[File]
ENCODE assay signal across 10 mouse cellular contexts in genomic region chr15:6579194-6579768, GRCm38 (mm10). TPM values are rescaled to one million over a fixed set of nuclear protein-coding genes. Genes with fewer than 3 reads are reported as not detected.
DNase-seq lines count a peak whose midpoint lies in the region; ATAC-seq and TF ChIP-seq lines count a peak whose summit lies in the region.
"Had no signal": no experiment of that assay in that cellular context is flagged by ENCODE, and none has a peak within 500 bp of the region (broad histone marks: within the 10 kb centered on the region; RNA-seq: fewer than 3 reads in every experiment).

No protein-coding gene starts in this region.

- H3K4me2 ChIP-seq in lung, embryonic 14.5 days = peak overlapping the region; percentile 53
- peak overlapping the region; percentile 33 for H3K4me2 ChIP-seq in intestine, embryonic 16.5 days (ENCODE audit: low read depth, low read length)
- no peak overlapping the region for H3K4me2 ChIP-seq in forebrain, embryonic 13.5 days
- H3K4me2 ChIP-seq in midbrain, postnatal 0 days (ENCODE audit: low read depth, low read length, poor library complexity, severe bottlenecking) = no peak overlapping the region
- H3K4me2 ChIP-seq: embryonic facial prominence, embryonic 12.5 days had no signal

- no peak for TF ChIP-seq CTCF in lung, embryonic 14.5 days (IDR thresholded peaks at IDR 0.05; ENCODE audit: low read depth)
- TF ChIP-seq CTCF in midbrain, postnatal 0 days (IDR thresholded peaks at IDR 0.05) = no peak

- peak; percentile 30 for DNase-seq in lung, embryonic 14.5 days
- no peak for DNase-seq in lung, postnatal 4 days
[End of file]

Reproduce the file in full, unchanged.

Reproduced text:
ENCODE assay signal across 10 mouse cellular contexts in genomic region chr15:6579194-6579768, GRCm38 (mm10). TPM values are rescaled to one million over a fixed set of nuclear protein-coding genes. Genes with fewer than 3 reads are reported as not detected.
DNase-seq lines count a peak whose midpoint lies in the region; ATAC-seq and TF ChIP-seq lines count a peak whose summit lies in the region.
"Had no signal": no experiment of that assay in that cellular context is flagged by ENCODE, and none has a peak within 500 bp of the region (broad histone marks: within the 10 kb centered on the region; RNA-seq: fewer than 3 reads in every experiment).

No protein-coding gene starts in this region.

- H3K4me2 ChIP-seq in lung, embryonic 14.5 days = peak overlapping the region; percentile 53
- peak overlapping the region; percentile 33 for H3K4me2 ChIP-seq in intestine, embryonic 16.5 days (ENCODE audit: low read depth, low read length)
- no peak overlapping the region for H3K4me2 ChIP-seq in forebrain, embryonic 13.5 days
- H3K4me2 ChIP-seq in midbrain, postnatal 0 days (ENCODE audit: low read depth, low read length, poor library complexity, severe bottlenecking) = no peak overlapping the region
- H3K4me2 ChIP-seq: embryonic facial prominence, embryonic 12.5 days had no signal

- no peak for TF ChIP-seq CTCF in lung, embryonic 14.5 days (IDR thresholded peaks at IDR 0.05; ENCODE audit: low read depth)
- TF ChIP-seq CTCF in midbrain, postnatal 0 days (IDR thresholded peaks at IDR 0.05) = no peak

- peak; percentile 30 for DNase-seq in lung, embryonic 14.5 days
- no peak for DNase-seq in lung, postnatal 4 days